Chad Pelley is the kind of writer readers and critics adore. He produces commercial bestsellers that get made into movies. He wins major awards, like the CBC NLAC Emerging Artist Award, and earns praise from writers like Lisa Moore, who called his work, “stylistically fresh, taut with emotional torques and charges, can’t-put-it-down compelling.” Essentially, he’s one of those rare authors who gives pretty much everyone who picks up his books exactly what they didn’t know they wanted. And that’s as good as it gets, really, because as we all know, you can’t please everyone.
Fifteen years ago, Pelley wasn’t writing at all. He was going through a breakup with someone he’d been with for six years and shifting into a new group of friends. But mostly he was spending days on end staring down the barrel of a microscope at a lifetime of tedium.
“I was reading a Michael Winter book when this all happened. He wrote a novel about what was going on in his life while he was writing another novel.” says Pelley. “I was in this flux in my life, and for some reason, reading Michael Winter’s book, about this guy going through all the same stuff, really resonated with me. Which was interesting because I had no real aspirations of being a writer. I grew up writing lyrics for a band I was in, that was about it.”
At the time, Pelley was exploring a few career options—he was writing a grant to start a record label and studying the MCAT for med school. “I was interested in a whole bunch of stuff, but nothing really pulled me towards it until I read Michael’s book, and then started writing my own book, and then it just felt right,” he says. “I didn’t want a job where I felt that if I quit, I’d be replaceable. When I’m writing my books, I feel like no one else would have written them if I hadn’t, and there’s a certain satisfaction in that.”
If Pelley hadn’t picked up that particular book (it was Winter’s This All Happened) at that exact time in his life, Pelley might be writing doctor’s notes instead of novels. But he did, and there was something about Winter’s writing that showed Pelley exactly what a well-written novel could be.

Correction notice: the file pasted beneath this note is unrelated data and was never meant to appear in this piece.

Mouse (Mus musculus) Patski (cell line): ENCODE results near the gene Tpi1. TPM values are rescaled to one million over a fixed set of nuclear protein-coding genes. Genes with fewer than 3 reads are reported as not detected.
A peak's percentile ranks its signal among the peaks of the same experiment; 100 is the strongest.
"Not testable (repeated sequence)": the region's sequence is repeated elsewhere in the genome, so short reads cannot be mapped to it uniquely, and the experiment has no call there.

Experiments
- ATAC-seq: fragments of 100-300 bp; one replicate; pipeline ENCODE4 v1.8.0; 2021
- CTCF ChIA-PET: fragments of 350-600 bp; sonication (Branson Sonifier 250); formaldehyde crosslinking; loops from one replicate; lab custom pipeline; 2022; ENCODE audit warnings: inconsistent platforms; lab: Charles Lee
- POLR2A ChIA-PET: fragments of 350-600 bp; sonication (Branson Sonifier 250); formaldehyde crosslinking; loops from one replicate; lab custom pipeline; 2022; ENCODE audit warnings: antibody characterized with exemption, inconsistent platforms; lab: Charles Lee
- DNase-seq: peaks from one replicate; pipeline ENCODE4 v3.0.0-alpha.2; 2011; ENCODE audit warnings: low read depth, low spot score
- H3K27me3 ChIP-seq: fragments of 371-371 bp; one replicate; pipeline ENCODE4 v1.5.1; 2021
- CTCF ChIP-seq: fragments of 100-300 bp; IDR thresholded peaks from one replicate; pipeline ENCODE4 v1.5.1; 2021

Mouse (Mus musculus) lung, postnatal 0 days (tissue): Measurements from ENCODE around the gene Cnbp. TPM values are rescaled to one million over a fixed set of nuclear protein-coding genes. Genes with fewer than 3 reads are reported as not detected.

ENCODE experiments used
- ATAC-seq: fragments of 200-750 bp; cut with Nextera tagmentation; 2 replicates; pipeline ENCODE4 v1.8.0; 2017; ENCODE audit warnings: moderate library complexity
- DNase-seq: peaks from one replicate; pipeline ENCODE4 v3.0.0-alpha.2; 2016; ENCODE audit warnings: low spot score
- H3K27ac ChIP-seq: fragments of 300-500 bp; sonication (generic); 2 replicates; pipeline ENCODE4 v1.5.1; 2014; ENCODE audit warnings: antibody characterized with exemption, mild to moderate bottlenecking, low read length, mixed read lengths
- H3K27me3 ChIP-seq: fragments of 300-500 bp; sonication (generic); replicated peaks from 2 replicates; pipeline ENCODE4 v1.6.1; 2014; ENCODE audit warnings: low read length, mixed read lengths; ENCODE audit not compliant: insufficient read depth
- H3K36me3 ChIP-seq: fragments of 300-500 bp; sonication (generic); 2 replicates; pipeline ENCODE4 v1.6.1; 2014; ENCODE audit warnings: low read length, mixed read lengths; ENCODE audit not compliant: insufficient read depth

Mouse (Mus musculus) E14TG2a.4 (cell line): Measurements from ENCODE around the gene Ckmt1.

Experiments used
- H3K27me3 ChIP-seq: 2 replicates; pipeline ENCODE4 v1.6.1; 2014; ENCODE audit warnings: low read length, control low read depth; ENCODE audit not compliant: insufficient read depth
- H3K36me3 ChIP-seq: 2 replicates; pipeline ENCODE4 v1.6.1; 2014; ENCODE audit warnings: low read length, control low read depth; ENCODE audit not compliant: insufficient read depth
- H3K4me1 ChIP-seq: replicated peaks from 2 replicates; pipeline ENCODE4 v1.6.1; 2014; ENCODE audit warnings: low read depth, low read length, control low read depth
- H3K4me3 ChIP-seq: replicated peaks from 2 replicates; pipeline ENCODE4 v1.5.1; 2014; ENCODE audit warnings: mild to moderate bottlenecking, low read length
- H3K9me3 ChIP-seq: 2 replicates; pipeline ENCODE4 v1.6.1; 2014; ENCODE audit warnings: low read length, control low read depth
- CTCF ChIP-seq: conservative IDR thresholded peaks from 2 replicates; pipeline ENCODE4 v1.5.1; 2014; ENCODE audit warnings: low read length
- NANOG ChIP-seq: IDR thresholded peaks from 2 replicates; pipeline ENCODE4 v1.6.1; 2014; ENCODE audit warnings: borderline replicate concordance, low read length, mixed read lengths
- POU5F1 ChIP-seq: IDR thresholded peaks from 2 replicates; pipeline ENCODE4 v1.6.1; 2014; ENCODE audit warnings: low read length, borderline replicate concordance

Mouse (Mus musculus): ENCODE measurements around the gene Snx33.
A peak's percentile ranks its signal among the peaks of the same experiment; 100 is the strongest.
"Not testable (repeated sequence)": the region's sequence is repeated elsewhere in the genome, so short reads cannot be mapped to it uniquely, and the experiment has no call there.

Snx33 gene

“[It showed me] there was more to a novel than just plot,” says Pelley. “It’s about engaging readers, and that interested me to the point that my Eureka moment wasn’t an award or an interaction with a reader, so much as me stumbling headlong into the purpose of an artist, or at least what art’s purpose for me is. Which is having this conversation about the world through the stories I write. I wrap them up in plot and employ tactics and techniques to make the writing engaging, but everything I write is a conversation I’m having with myself about the world.”
Pelley says he wrote until writing was all he was doing, and it was its own reward. But his validation came when he started submitting to journals and literary awards. “The first award I won was actually a huge validation, like maybe I can take this seriously,” he says. “I won a short story award in The Telegram in St John’s. It’s one thing to enjoy something, it’s another to be validated in your pursuits.”
The winning story was called “Holes to China.” It was one of the first stories he wrote and is included in his recent short story collection Four Letter Words. “It’s about this kid whose father just died of cancer and his mother isn’t taking it well, so he’s trying to dig a hole to China to get away from it all,” says Pelley. “It was a challenge because it was in a newspaper so the limit was 1,200 words, and it’s really hard to sum up a short story in 1,200 words. But I really enjoyed the challenge.”
He also really admired the jurors. Kathleen Winter was on the jury, and Pelley had read and enjoyed her books for years. Receiving recognition from her was a big deal. But she’s not the only writer who’s had an impact on his work—he also credits Newfoundland authors Larry Mathews and Jessica Grant. He connected with both Mathews and Grant when he enrolled in some creative writing courses at Memorial University.
“[Mathews] brought in a lot of people in my position, who weren’t necessarily English students but wanted to learn more about writing, and his feedback—more than anybody else I’ve come across in 10 years or so of showing people my fiction—he could just see what I was trying to do and articulate it very well. I found that helpful. I went back a couple of years later and took a class that Jessica Grant taught and that was just as beneficial. Anything I write, she reads it and gives me feedback. So obviously, Larry and Jessica were huge influences.”
Right now, though, Pelley’s going through another (less extreme) shift, and it sounds like the recent political climate is having a bigger influence on his in-progress work than any writer. Except for, perhaps, George Orwell.
“George Orwell was the epitome of a perfect writer because he wrote really engaging stories, but they’re also talking about society and where it’s heading,” says Pelley. “1984 was a humongous influence for me, especially with what I’m starting to work on now, which is all these semi-conspiracy theory novels that are playing into modern fears, the whole ‘what if’ scenario. What he was playing with is what I’m playing with now.”